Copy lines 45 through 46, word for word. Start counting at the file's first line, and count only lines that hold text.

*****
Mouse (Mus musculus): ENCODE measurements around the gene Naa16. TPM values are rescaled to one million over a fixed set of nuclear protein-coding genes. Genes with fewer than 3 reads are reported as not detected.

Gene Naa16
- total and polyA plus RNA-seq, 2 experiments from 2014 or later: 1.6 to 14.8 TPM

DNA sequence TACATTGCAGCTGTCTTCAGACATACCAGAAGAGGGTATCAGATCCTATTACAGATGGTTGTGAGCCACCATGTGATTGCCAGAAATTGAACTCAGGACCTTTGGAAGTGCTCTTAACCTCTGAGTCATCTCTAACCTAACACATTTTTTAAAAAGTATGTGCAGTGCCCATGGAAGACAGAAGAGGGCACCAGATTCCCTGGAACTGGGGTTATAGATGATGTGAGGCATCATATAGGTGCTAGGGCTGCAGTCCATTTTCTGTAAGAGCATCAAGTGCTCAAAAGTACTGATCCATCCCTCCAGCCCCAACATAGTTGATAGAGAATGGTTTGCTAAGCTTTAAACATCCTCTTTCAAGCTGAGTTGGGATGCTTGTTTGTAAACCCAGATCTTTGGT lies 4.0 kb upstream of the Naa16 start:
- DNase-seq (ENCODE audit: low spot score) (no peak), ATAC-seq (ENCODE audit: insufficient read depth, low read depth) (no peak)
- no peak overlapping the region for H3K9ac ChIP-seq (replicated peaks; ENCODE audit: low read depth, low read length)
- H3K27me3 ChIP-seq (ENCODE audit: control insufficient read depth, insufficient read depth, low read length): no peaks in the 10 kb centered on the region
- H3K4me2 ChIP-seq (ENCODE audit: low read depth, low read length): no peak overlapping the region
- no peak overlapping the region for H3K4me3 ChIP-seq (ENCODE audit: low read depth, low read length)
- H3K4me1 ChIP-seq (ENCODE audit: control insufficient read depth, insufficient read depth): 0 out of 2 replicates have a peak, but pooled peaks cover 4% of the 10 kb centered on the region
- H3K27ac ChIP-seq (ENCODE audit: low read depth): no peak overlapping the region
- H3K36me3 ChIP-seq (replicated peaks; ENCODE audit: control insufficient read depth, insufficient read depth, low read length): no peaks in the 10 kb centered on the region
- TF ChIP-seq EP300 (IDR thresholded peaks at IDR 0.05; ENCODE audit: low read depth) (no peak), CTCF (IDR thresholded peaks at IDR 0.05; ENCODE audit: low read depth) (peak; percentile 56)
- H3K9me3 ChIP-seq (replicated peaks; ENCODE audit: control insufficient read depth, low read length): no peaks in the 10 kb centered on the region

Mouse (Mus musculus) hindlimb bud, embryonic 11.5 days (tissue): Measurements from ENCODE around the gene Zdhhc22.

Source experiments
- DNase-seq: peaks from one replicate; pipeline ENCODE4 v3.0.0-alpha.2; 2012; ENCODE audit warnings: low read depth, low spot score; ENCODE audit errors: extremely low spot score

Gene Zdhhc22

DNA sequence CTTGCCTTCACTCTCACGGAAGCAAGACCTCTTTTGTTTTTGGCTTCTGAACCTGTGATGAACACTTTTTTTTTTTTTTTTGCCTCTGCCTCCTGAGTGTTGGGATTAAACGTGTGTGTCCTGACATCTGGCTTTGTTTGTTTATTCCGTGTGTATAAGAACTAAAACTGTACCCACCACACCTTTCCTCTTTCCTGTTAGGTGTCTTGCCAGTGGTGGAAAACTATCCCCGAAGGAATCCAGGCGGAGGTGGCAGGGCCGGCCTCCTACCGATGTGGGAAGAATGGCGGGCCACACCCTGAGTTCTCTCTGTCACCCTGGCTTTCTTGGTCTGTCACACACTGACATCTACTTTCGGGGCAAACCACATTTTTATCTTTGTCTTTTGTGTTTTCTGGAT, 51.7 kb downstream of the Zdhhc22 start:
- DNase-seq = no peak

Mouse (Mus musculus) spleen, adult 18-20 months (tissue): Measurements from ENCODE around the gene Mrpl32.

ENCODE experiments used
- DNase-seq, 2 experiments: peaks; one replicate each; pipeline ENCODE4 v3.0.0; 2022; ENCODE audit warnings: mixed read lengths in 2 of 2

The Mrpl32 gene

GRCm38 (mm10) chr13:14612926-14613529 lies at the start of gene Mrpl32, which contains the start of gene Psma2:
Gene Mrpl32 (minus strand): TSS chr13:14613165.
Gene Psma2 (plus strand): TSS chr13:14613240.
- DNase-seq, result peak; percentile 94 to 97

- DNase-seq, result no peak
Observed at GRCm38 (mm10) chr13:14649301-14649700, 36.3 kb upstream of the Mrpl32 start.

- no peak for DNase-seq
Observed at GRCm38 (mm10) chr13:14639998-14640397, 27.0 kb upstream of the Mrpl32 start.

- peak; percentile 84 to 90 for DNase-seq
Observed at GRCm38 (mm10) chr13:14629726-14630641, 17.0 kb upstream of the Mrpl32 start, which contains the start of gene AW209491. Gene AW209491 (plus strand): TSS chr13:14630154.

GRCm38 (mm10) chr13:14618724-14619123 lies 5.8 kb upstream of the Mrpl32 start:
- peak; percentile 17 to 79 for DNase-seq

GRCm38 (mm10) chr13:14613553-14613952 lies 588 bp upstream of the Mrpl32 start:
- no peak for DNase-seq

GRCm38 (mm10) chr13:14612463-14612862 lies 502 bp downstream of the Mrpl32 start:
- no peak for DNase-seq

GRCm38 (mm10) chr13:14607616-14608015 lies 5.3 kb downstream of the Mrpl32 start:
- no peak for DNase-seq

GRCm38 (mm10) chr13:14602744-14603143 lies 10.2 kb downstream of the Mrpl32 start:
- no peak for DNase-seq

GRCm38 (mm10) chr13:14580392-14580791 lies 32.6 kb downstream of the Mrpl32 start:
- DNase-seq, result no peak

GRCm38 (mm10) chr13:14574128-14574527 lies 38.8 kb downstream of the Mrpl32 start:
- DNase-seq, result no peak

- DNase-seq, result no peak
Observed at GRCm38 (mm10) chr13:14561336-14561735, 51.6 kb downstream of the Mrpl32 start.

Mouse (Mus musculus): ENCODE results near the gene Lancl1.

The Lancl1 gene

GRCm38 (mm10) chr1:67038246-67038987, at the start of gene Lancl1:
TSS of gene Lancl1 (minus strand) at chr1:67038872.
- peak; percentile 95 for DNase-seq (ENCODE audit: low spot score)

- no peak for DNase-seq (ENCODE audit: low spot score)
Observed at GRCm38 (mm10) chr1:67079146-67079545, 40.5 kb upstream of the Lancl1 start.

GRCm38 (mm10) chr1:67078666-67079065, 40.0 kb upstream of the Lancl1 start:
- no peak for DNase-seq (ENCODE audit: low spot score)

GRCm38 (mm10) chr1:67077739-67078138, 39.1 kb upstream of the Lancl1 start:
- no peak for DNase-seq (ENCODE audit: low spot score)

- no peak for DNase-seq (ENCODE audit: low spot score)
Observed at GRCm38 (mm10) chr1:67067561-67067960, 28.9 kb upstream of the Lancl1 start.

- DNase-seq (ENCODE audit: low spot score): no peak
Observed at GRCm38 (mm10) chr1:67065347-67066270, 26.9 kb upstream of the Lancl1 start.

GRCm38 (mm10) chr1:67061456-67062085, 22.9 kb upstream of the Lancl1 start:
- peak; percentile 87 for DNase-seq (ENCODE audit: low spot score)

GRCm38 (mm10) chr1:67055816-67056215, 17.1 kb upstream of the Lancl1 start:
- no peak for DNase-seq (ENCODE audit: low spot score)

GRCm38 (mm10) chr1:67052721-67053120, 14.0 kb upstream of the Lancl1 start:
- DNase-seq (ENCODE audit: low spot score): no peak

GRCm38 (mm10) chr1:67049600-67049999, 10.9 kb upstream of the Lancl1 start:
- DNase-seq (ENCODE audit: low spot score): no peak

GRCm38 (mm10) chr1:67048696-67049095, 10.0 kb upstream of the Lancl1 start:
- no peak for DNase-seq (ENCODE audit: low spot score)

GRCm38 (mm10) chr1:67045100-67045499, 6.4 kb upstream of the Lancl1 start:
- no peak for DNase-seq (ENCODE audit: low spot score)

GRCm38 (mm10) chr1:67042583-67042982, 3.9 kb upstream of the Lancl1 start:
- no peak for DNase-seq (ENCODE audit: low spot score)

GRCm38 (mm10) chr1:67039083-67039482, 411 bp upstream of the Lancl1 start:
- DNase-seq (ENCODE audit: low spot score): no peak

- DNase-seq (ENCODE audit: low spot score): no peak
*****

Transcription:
GRCm38 (mm10) chr13:14580392-14580791 lies 32.6 kb downstream of the Mrpl32 start:
- DNase-seq, result no peak